Presentation on theme: "Volunteer Advocates for the most vulnerable children."— Presentation transcript:
Volunteer Advocates for the most vulnerable children
Acknowledgement Sue Keith, Serena Williams, Tracy Fox
cara For over 60 years, Cara (Community Accommodation and Respite Agency) has provided much needed accommodation and respite support services across South Australia for individuals with severe and multiple disabilities and their families. We support over 630 children, young people and adults with a disability, along with their families and carers. We are located at 53 sites across metropolitan Adelaide, Gawler, Mount Barker, Murray Bridge, Port Augusta, Port Lincoln and Port Pirie.
What we do We support 155 people with a disability with the opportunity to live independently in the community through Cara’s accommodation services. Through Cara’s respite services, families and individuals who care for people with a disability are offered the opportunity to take a break from the demands of full-time caring. We offer the Camp for Kids programme and run fifteen camps a year, used by over 120 children with a disability We operate the Families for Families programme utilising 20 trained volunteer families offering regular respite care in their own homes. Youth Getaway respite service for year-olds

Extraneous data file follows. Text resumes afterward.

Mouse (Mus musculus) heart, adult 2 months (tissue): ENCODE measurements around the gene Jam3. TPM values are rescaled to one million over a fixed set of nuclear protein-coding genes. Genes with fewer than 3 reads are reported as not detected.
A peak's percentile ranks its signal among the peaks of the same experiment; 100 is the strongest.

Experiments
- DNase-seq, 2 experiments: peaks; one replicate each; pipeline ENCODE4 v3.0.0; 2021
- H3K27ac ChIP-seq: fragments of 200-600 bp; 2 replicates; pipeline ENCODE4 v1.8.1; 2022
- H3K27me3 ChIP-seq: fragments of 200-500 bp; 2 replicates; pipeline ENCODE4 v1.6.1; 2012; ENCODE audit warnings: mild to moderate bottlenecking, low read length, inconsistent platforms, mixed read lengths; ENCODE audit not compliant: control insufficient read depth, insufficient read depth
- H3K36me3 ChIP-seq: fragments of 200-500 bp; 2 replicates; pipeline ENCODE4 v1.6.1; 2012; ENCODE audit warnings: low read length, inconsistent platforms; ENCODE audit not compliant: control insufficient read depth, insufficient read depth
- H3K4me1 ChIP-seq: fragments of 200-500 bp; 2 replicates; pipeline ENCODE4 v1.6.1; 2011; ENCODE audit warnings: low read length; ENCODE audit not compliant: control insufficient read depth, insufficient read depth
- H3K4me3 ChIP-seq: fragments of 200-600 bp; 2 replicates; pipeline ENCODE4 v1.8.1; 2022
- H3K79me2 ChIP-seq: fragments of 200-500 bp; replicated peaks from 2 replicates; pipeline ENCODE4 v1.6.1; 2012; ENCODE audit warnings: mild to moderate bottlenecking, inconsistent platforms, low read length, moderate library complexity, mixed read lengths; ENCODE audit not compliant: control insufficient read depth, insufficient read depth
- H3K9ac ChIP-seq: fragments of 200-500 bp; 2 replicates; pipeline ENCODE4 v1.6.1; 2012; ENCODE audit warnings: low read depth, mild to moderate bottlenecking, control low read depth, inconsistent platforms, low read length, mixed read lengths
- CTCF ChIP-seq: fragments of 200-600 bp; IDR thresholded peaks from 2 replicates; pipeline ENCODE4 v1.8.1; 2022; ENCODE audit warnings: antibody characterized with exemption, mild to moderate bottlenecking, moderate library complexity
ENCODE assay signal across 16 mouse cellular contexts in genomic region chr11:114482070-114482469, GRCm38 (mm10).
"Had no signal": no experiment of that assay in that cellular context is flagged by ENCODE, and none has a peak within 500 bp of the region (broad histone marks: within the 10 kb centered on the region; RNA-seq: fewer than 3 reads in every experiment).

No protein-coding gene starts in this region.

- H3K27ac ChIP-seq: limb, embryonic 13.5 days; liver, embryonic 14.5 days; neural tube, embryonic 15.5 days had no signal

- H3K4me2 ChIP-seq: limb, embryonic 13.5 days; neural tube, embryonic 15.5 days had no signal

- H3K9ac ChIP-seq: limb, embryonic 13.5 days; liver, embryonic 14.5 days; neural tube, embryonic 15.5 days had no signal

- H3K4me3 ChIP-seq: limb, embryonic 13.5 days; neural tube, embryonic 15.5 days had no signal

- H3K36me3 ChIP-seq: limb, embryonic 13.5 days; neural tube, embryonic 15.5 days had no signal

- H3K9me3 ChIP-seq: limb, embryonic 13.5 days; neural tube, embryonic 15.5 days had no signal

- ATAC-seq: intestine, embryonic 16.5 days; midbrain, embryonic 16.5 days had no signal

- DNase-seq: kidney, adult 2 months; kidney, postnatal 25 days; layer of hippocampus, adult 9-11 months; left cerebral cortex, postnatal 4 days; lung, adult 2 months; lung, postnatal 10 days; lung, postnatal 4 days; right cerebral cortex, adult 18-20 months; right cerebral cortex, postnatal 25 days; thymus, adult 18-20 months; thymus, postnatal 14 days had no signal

Goals Develop a recruitment and training strategy to recruit family members who have sons or daughters with a disability to act as advocates for other children with a disability( under the guardianship of the minister) or for other families of children with a disability. Identify and recruit five children with a disability who do not have a family member/friend to advocate on their behalf and five families who indicate they would like the support and guidance of another family to assist them to advocate on behalf of their son or daughter with a disability Recruit, train and support ten volunteer families Match the volunteer families with the target group From the learning develop a resource manual for other agencies/sectors
The Project-What is it? The “Volunteer Advocates for Vulnerable Children in Our Community” program has been developed to support: – children under the care of the Minister – families that need additional support to advocate on behalf of their own children.